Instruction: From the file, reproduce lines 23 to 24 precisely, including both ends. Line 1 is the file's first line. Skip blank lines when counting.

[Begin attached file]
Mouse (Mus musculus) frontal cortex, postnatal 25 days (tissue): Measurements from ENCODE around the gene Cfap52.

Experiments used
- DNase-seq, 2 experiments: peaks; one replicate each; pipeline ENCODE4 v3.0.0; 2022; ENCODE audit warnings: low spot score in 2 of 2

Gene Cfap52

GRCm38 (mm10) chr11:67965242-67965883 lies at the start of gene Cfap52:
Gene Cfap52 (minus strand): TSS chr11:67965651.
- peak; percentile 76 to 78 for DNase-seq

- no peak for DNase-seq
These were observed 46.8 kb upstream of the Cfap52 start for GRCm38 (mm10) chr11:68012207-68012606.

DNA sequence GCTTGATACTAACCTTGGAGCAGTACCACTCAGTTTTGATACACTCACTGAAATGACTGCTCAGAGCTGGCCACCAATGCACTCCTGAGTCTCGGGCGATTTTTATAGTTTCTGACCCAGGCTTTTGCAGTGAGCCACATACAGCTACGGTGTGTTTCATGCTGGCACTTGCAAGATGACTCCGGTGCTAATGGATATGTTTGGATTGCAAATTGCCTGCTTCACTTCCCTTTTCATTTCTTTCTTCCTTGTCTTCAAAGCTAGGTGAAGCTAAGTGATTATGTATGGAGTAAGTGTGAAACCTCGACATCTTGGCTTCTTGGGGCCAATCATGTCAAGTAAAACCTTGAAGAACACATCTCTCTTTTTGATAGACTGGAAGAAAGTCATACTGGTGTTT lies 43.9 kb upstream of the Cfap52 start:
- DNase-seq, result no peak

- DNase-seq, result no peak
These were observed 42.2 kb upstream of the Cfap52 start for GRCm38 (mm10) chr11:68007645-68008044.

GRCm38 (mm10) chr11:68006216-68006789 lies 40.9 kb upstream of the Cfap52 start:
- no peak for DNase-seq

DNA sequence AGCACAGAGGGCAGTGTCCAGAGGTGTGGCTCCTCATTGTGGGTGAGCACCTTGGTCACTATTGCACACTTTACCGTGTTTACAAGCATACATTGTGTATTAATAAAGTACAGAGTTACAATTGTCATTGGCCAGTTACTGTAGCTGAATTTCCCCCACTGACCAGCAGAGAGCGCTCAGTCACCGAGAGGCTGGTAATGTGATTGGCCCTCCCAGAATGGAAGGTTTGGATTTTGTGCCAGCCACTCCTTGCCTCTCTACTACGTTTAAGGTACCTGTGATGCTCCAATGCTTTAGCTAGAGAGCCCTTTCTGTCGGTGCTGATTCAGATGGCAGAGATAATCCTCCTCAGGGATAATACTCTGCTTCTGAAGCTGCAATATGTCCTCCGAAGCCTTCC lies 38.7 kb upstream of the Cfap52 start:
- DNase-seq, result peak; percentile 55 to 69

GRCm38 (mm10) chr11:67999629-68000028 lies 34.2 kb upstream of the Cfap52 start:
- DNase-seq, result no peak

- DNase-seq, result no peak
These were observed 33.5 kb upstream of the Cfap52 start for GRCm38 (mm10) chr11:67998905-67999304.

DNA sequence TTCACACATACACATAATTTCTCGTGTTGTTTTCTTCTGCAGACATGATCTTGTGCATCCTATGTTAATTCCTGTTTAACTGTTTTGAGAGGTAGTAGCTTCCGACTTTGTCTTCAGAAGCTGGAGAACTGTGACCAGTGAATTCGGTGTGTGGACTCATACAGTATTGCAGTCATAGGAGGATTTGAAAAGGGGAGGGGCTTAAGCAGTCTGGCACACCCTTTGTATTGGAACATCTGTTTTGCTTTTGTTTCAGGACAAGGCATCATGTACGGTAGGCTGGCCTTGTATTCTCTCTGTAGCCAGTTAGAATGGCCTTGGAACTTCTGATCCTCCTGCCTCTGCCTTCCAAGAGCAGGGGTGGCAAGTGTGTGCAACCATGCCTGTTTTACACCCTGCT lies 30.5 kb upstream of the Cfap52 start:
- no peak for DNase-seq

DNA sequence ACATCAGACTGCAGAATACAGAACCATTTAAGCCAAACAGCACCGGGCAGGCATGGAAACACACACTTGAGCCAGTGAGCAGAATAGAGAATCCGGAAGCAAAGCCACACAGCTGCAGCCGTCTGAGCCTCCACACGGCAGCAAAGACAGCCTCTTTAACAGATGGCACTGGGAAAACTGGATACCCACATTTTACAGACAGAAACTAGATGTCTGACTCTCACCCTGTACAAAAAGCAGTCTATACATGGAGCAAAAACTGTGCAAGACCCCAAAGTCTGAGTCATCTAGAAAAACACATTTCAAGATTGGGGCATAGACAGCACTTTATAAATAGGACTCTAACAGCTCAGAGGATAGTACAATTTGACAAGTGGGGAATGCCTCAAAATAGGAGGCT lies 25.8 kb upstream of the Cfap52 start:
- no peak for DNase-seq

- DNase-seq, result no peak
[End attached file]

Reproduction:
- no peak for DNase-seq

DNA sequence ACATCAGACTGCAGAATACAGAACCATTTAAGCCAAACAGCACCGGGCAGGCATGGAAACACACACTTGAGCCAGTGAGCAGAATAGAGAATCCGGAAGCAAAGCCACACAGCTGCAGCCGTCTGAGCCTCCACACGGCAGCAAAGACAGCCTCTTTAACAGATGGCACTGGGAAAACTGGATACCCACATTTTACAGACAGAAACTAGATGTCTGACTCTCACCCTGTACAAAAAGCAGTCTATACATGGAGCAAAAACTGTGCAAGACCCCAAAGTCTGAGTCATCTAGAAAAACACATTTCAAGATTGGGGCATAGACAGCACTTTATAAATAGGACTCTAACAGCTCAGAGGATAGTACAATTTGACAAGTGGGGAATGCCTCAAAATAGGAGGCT lies 25.8 kb upstream of the Cfap52 start: